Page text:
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Supreme Court to Administrative State: Enough is Enough

Chain breaking

I’ve only flipped through the opinions in Perez v. Mortgage Bankers Association and Department of Transportation v. Association of American Railroads. But I’ve read enough to see that they merit close study—very close study.

Result-wise, it looks like there’s not much to see here. In Perez, the Supreme Court dinged (as predicted here and elsewhere) the D.C. Circuit’s so-called Paralyzed Veterans doctrine, which held that sometimes, agencies must go through notice-and-comment proceedings to change an existing “interpretive” rule—even if that rule was initially adopted without notice and comment. That doctrine was obviously at odds with the text of the APA and the Supreme Court’s Vermont Yankee doctrine: courts can’t require agencies to adopt procedures in excess of the APA and the agencies’ organic statutes. In Department of Transportation, the Court set aside the D.C. Circuit decision that had declared certain regulatory arrangements governing Amtrak unconstitutional, on the grounds of a delegation of lawmaking power to Amtrak—a private corporation– by the lights of Congress. For constitutional purposes, the Supreme Court held, it doesn’t matter what Congress chooses to call Amtrak because it’s plainly a government entity. The Court remanded the case to the D.C. Circuit for a determination of delegation and Appointments Clause issues in that light.

Both decisions were unanimous. (Justice Sotomayor wrote in the first case, Justice Kennedy in the second.) Both seem plainly right. But that’s not the half of it: both decisions come with extended separate opinions by the conservative justices. While the opinions are technically “concurrences,” they read like so many calls to arms.

Perez involves something called Seminole Rock or Auer deference. I’ll spare you the cites: the doctrine says that courts owe deference (very similar in degree to Chevron deference) to an agency’s interpretation of its own regulations. The suspicion that this opens the door to all kinds of mischief isn’t new. (See my earlier post—link above.)[1] Justice Scalia first explained the point in a concurring opinion in a 2011 case called Talk America, and in a 2013 case (Decker v. Northwest Environmental Defense Center), two additional justices (Justice Alito and Chief Justice Roberts) expressed their interest in revisiting the Auer doctrine in an appropriate case. Justice Alito has now done so again in Perez. Justice Scalia goes further: that form of deference, he writes, makes a complete mockery of the entire APA. Justice Thomas—the author of Talk America, which applied Auer deference—goes further still: Auer deference makes mincemeat of the Constitution and the judiciary’s solemn duty to say what the law is. (Oh, yes: Justice Thomas cites Marbury. Also Philip Hamburger.)

The Amtrak case comes with a concurrence by Justice Alito that is best described as a superb road map for the railroad lawyers’ briefing on remand: here are three, four, five serious separation of powers and delegation issues, and at least some look fatal to the regulatory arrangements at issue. And another concurrence by Justice Thomas starts on the observation that “We have come to a strange place in our separation of powers jurisprudence” (no kidding) and then supplies a 27-page plea to return to first principles. That disquisition starts with Bracton, motors through Locke and Blackstone and again Philip Hamburger, and ends on a bracing note:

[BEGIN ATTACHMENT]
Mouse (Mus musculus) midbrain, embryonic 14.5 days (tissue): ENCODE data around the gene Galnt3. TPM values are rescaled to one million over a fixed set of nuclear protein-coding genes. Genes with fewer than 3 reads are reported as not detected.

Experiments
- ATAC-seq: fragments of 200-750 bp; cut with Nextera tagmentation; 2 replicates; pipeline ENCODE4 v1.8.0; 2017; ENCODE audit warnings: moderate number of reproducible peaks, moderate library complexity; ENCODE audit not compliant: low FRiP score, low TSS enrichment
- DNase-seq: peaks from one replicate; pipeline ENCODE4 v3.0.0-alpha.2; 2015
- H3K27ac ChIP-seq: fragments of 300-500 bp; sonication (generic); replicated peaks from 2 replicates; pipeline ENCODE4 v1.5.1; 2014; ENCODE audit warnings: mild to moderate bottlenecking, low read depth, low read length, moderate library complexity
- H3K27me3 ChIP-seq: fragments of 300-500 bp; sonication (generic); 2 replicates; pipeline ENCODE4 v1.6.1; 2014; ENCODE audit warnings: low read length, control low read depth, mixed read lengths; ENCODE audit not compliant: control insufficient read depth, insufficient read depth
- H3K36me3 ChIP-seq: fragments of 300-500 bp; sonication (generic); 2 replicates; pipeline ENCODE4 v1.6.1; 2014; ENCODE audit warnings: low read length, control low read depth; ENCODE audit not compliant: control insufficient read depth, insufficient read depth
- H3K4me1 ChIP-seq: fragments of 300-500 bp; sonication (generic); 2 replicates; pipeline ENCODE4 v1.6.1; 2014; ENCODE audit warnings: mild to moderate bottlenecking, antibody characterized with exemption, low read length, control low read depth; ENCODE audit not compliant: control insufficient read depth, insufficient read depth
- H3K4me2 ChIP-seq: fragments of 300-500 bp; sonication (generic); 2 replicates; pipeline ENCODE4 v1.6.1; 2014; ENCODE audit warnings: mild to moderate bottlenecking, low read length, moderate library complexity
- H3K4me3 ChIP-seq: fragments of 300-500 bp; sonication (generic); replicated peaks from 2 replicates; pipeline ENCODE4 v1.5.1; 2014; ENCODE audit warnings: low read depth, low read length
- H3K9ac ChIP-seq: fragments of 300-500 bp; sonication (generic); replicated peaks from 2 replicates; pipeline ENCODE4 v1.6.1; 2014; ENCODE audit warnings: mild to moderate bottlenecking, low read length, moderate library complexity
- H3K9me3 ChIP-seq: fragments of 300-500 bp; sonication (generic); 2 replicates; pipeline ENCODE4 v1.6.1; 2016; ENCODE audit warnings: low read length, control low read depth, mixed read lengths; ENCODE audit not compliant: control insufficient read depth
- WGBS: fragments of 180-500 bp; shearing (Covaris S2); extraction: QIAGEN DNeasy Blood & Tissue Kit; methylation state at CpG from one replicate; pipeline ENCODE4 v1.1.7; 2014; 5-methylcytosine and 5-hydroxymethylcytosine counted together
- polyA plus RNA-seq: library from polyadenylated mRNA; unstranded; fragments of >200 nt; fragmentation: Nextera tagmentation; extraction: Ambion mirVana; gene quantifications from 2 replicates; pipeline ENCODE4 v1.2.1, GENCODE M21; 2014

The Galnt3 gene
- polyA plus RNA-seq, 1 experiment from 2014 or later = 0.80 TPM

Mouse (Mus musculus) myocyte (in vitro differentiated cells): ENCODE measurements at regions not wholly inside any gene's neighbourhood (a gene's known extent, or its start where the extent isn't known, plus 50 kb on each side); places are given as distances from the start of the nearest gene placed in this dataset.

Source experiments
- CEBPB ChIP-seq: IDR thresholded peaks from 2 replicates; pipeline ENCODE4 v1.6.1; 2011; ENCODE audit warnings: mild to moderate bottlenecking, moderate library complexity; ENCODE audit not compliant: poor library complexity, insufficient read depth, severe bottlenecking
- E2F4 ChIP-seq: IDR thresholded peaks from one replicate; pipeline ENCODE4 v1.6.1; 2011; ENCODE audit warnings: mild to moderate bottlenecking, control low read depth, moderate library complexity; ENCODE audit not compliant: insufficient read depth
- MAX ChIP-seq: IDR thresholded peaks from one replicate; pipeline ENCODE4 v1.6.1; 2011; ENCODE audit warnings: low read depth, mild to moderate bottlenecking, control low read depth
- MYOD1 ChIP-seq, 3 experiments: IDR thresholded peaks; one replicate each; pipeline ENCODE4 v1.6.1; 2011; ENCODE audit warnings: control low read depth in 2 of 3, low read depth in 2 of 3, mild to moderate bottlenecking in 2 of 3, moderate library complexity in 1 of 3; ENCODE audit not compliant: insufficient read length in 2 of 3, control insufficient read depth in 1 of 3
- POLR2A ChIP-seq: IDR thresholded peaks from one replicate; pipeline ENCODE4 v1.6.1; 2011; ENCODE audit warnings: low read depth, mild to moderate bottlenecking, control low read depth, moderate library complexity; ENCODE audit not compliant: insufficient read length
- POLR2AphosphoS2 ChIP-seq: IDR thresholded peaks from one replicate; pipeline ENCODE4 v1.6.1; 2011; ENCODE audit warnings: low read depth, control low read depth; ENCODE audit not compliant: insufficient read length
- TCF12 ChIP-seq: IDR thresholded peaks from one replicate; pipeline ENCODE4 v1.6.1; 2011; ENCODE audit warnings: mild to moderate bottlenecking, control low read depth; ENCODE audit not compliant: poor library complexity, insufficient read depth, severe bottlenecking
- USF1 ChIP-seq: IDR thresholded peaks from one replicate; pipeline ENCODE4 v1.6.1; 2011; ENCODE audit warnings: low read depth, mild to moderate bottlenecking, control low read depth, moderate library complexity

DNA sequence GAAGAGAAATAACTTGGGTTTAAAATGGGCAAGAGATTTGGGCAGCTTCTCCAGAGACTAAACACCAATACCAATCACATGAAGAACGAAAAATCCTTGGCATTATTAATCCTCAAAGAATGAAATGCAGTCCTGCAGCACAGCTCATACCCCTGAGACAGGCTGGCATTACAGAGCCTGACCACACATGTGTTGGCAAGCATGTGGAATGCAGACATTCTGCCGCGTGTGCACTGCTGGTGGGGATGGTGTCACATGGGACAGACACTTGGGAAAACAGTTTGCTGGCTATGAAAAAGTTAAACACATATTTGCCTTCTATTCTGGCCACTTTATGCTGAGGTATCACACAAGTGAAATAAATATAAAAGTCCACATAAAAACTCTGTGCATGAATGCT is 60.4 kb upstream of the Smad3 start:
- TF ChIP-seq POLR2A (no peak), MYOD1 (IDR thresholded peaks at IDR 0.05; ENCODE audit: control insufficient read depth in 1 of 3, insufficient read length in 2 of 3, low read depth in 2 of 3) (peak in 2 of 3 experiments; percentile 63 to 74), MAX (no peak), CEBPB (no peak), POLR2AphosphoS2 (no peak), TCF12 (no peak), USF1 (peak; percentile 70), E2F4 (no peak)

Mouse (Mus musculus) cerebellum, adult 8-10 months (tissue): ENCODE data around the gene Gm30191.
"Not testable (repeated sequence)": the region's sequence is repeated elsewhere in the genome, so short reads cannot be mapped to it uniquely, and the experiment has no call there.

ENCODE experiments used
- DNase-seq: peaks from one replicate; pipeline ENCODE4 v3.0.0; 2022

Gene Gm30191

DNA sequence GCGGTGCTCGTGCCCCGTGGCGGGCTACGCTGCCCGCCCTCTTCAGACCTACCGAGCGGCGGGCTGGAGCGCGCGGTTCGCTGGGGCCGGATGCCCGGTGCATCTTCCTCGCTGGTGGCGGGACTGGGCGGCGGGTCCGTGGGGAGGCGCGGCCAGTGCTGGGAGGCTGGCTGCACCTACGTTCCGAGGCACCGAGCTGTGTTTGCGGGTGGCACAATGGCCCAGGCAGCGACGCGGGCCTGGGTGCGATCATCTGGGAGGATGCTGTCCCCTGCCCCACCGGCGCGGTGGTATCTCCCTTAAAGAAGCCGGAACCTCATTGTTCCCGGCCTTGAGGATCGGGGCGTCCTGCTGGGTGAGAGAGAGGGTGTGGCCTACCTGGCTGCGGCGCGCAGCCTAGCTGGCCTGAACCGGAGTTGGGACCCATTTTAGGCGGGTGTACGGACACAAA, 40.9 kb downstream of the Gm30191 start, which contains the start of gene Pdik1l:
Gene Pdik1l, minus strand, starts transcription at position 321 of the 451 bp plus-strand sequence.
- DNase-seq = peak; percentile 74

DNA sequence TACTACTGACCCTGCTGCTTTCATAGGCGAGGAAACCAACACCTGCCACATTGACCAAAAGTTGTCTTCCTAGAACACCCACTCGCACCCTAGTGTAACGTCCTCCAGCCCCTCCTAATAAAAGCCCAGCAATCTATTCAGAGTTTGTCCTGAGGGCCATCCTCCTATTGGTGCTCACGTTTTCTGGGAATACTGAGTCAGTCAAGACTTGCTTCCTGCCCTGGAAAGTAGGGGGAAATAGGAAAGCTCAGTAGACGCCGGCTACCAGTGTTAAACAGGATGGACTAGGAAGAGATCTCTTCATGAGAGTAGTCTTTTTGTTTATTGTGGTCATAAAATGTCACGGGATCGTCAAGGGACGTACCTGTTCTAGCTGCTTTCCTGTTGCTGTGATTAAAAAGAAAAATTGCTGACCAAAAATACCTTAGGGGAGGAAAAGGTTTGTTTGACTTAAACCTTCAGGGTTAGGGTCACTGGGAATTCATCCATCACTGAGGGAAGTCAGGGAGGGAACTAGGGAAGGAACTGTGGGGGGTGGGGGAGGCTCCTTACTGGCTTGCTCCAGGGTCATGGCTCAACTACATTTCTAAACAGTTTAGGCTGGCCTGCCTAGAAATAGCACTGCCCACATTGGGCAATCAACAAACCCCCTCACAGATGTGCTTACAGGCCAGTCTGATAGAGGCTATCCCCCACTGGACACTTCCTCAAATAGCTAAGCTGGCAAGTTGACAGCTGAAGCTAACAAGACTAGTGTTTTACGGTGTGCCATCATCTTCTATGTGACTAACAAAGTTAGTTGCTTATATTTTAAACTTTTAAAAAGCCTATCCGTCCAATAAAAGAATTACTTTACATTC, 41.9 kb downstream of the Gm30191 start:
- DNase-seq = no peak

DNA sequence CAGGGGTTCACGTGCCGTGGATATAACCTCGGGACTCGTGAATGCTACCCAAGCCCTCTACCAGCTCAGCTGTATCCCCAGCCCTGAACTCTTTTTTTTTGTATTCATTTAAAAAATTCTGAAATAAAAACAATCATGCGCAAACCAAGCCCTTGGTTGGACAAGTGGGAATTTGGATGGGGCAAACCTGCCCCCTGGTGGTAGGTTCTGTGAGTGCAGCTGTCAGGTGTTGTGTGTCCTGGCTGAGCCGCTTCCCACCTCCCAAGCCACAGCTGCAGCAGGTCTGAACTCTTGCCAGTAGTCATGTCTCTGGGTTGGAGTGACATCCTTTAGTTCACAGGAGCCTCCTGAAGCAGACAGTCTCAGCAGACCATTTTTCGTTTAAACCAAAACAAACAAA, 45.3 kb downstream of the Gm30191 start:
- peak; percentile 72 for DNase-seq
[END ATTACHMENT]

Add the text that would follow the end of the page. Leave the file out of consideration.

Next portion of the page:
We have overseen and sanctioned the growth of an administrative system that concentrates the power to make laws and the power to enforce them in the hands of a vast and unaccountable administrative apparatus that finds no comfortable home in our constitutional structure.

It’s fair to say that the concurring justices’ opinions are out of any proportion to the stakes in these particular cases. I’m no fan of Auer deference, but its only one of n misguided AdLaw doctrines. I’m no fan of Amtrak, either, and the regulatory regime at issue is probably unconstitutional. But unlike some other arrangements I could think of, it’s screwy rather than malignant; unique rather than systemic. Very plainly, these opinions are meant to be markers and signals.

For what, I don’t know. But I suspect we’ll find out sooner rather than later.

[1] As several of the concurring justices in Perez note, the Paralyzed Veterans doctrine aimed to curb precisely that mischief: if we appellate judges have to give agencies deference (because we can’t depart from Auer), at least we’ll insist on notice and comment. The argument is actually a bit more involved and better: a rule that gets deference sure looks like a rule with legal force (and not merely “interpretive”), and we can’t let agencies circumvent the APA procedures that are ordinarily required for such rules. The concurring justices in Perez note that the D.C. Circuit had the analysis right; it just chose the wrong “fix.” The correct fix, unavailable to the appeals courts, is to ditch Auer deference.

Reader Discussion

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on March 10, 2015 at 11:01:47 am

Gee, if only the Black Robes would be so gracious towards the Legislature and allow for considering the Legislatures own interpretation of its *regulations*. Oh, of course they can't - it would be too difficult as there are so many "intents", perhaps one for each vote.